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Date of Issue: March 17, 2005

Four lawsuits filed against Bradenton Beach officials

With claims along the lines of "abusive behavior" and "damaged reputations," four lawsuits have been filed in circuit court against various elected and appointed officials in Bradenton Beach.

"You have cleaned house and run off employees," attorney David Wilcox told the city commission as he had four lawsuits served against Vice Mayor Anna O'Brien and City Commissioner Lisa Marie Phillips at the start of the past Thursday's city commission meeting. Board of Adjustment Chair Ken Lohn was also named in one of the suits.

Wilcox added that he would forward the information within the legal matter to the Florida Department of Law Enforcement and the attorney general's office, and said that other legal action could follow.

The lawsuits were filed on behalf of former Building Official Bob Welch, former Code Enforcement Officer Dawn Betts, developer David Teitelbaum and Ronald Ockerman, a citizen who was involved with an altercation with Phillips Jan. 3.

In the Welch versus O'Brien matter, he claims defamation in his complaint. The suit claims, in part, that "prior to and since being elected, she has made negative comments and allegations of wrongdoing by Welch in his capacity of [building official and] ... has been engaged in a pattern of harassment of Welch and his subordinates" ... and "has had a vendetta against Welch. O'Brien's goal has been to get rid of Welch and other city employees."

The lawsuit continues that during a special emergency city commission meeting Feb. 20, O'Brien "accused Welch of being 'associated professionally with other entities while on the city payroll.' O'Brien leveled accusations of problems with Welch's work, professional competence, integrity and veracity. O'Brien's allegations are untrue, hurtful and scandalous. O'Brien knew that her remarks were untrue and she made them with such willful and wanton disregard for Welch that they were malicious" and "were intended to subject Welch to hatred, distrust, ridicule, contempt or disgrace."

Welch asked for damages in excess of $15,000 and requested a jury trial.

"There is so much mudslinging going on," Welch said at the meeting, "that you all should be dressed in brown. You should resign your positions, and I'm asking the citizens for your recall."

In the Betts versus O'Brien, Phillips and Lohn lawsuit, the Feb. 20 meeting was again cited, in which O'Brien accused her and Teitelbaum of "'inappropriate behavior in front of citizens, and she has been seen on the porch with Teitelbaum being very intimate and there is an atmosphere of intimacy and she needs to watch what the hell she's doing in public."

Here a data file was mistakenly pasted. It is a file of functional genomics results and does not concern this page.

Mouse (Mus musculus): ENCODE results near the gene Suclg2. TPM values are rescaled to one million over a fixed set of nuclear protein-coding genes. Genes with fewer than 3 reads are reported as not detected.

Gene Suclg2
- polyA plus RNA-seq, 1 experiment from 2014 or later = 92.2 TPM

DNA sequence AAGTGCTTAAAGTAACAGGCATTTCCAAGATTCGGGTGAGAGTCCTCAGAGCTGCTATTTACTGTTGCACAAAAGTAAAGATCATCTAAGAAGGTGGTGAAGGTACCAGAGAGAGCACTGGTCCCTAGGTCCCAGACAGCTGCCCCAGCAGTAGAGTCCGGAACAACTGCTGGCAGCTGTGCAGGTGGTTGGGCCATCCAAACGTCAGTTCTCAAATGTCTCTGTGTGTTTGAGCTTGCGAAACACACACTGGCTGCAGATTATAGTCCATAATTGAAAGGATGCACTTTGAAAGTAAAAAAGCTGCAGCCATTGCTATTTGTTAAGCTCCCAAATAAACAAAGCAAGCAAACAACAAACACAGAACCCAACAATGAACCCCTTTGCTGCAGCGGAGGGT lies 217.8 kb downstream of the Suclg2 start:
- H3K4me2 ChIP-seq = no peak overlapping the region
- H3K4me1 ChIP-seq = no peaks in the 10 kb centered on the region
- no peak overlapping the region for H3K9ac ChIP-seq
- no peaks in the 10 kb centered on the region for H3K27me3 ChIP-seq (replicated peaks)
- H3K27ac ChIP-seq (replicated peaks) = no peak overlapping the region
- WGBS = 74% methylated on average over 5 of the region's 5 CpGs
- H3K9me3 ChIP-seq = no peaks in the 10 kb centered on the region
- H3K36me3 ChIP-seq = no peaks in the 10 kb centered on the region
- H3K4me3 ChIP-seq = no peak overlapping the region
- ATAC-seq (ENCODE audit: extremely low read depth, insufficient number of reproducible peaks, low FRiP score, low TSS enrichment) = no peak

The suit continues that "O'Brien stated or implied that Betts was being paid or employed by Teitelbaum while she was still working for the city, the implication being that she was engaged in improper, illegal or unethical behavior. O'Brien's statements were intended to subject Betts to hatred, distrust, ridicule, contempt or disgrace. O'Brien's statements impugned Betts' professional integrity and materially damaged her professional reputation."

Regarding Phillips, Betts' suit states that "Phillips accused Betts of selectively enforcing the city codes, not doing her job and stated that unless something were done to prevent such, Betts would take improper actions in her official capacity 'on the way out the door.' Phillips either knew that her remarks were untrue or she made them with such willful and wanton disregard for Betts that they were malicious."

Regarding Lohn, Betts' suit claims defamation. Again citing the Feb. 20 meeting, in which Lohn claimed "there's corruption involved here," the suit states that "Lohn spoke up from the audience during the meeting and stated that there was 'corruption involved' and that he could 'testify to corruption in the matter under discussion' which were matters exclusively concerning Betts. The accusation was clearly that Betts was guilty of corruption. Lohn's allegations are untrue, hurtful and scandalous."